Privacy News Online | Weekly Review: March 5, 2021

Posted on Mar 5, 2021 by Caleb Chen
Privacy News Online: March 5, 2021

Featured: Privacy News Online – Week of March 5th, 2021

Judge rules that California can continue with its net neutrality law

Californians first passed their net neutrality law, SB 822, back in 2018 after the FCC repealed net neutrality laws for the entire country. Since 2018, internet service providers and various lobbying groups have been fighting the law in court but they were only able to delay it for so long. Judge John Mendez’s decision has drawn praise from across the state including from California’s Attorney General.

Congressional hearing investigates role of cryptocurrencies in domestic terrorism financing

Congress’s Subcommittee on National Security, International Development, and Monetary Policy recently held a hearing aimed at figuring out if the insurrection at the Capitol back in January could have been funded by cryptocurrency. The hearing was premised on the grounds that privacy rights and civil liberties are impeding investigations into how domestic terrorism is being financed. An expert testified that blockchains such as Bitcoin are pseudonymous, not anonymous, and can actually help authorities in their investigations.

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Users largely unaware of the privacy implications of location tracking

Researchers from Italy and the UK have released a new study which highlights that location information can leak privacy. To showcase just how much private information can be inferred from just location information, the researchers created an app called TrackingAdvisor which was allowed to collect location information 24/7. In just two weeks, they were able to figure out private information such as the app user’s home location, demographics, habits, interests, and even insight into the user’s personality.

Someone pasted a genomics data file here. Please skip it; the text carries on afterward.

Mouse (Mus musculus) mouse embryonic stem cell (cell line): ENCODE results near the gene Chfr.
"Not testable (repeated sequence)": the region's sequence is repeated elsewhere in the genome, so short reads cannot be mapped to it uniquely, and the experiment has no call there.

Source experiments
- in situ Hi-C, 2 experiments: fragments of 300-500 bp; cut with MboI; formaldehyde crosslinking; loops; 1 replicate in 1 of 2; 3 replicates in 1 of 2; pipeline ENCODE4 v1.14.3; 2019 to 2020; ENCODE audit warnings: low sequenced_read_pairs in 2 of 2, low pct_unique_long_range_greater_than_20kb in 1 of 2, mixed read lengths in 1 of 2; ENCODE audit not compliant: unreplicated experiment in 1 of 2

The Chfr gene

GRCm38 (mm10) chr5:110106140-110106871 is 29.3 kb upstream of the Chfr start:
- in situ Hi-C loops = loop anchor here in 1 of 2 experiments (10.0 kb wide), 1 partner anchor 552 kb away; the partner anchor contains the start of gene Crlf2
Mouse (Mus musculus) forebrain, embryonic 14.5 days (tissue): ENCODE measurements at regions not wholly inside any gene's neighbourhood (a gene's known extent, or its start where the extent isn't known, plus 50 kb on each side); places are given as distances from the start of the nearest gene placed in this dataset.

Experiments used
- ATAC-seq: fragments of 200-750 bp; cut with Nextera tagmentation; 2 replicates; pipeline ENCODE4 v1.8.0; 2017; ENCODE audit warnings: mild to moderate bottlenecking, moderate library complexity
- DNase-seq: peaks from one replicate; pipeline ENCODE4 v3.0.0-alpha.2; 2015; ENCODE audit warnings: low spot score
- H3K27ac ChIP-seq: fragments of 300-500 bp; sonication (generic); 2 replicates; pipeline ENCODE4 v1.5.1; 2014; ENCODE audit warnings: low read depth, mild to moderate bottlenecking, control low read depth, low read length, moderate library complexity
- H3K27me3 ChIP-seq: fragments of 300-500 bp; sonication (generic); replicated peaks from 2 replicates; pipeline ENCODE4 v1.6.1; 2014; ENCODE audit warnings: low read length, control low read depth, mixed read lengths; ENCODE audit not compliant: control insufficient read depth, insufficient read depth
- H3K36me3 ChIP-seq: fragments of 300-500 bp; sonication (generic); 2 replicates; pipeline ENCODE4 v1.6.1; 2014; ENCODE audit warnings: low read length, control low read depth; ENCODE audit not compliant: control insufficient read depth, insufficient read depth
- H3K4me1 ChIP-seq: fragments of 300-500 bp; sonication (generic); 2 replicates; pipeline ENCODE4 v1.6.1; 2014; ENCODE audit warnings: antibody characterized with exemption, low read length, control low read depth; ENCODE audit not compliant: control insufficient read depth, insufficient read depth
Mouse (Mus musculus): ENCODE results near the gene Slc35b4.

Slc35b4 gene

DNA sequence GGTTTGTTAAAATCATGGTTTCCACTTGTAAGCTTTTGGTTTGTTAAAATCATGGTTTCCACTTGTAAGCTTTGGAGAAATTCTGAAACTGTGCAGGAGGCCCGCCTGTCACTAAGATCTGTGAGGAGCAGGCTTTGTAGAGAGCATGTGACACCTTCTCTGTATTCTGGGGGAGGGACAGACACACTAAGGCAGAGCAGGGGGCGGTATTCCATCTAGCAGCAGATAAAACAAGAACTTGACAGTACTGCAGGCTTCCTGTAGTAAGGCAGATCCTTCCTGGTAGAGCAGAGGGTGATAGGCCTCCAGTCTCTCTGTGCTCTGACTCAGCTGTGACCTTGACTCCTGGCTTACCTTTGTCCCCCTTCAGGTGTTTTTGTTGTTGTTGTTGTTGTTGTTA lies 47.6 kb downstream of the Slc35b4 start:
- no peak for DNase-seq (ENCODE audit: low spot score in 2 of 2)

Why would you ever trust Amazon’s Alexa after this?

A group of researchers from universities in Germany and the United States have done a privacy study on Alexa Skills. Turns out, the majority of Alexa Skills don’t have a privacy policy. Amazon lets developers publish Alexa Skills under any name – so fake Alexa Skills published under the name of established corporations are rampant. A previous set of researchers even successfully uploaded skills that blatantly broke Amazon’s privacy policy.

Judge approves $650 million settlement of Facebook privacy lawsuit linked to facial photo tagging

Facebook has finally reached a settlement amount to end a 2015 class action lawsuit relating to their facial recognition algorithm. Facebook will need to pay a whopping 650 million for violating Illinois’s Biometric Information Privacy Act. The 1.6 million individuals involved in the class action lawsuit will receive about 345 dollars each. This is one of the largest settlements in the digital privacy space ever.

Google Chrome will soon default to HTTPS when you type a domain name in the address bar

Browsers generally try the non-secure HTTP protocol when you type a domain in the address bar and it is up to the site to redirect you to HTTPS. Beginning with Google Chrome 90 due in mid-April, Google plans to default to HTTPS instead.

A weaponized exploit for the SCEPTRE CPU vulnerability has been found online

This is the first time that exploit code has becomee available to the general public since the flaw first came to light in January 2018. Some potential SPECTRE attacks were mitigated via OS and browser patches in 2018, but it remains to be seen whether the newly discovered exploit code may require further OS patches. There is some concern that the malware may try to exploit SPECTRE using this weaponized code.

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Special thanks to Intego

Thank you to Josh Long, our cybersecurity correspondent from Intego, makers of award-winning security software.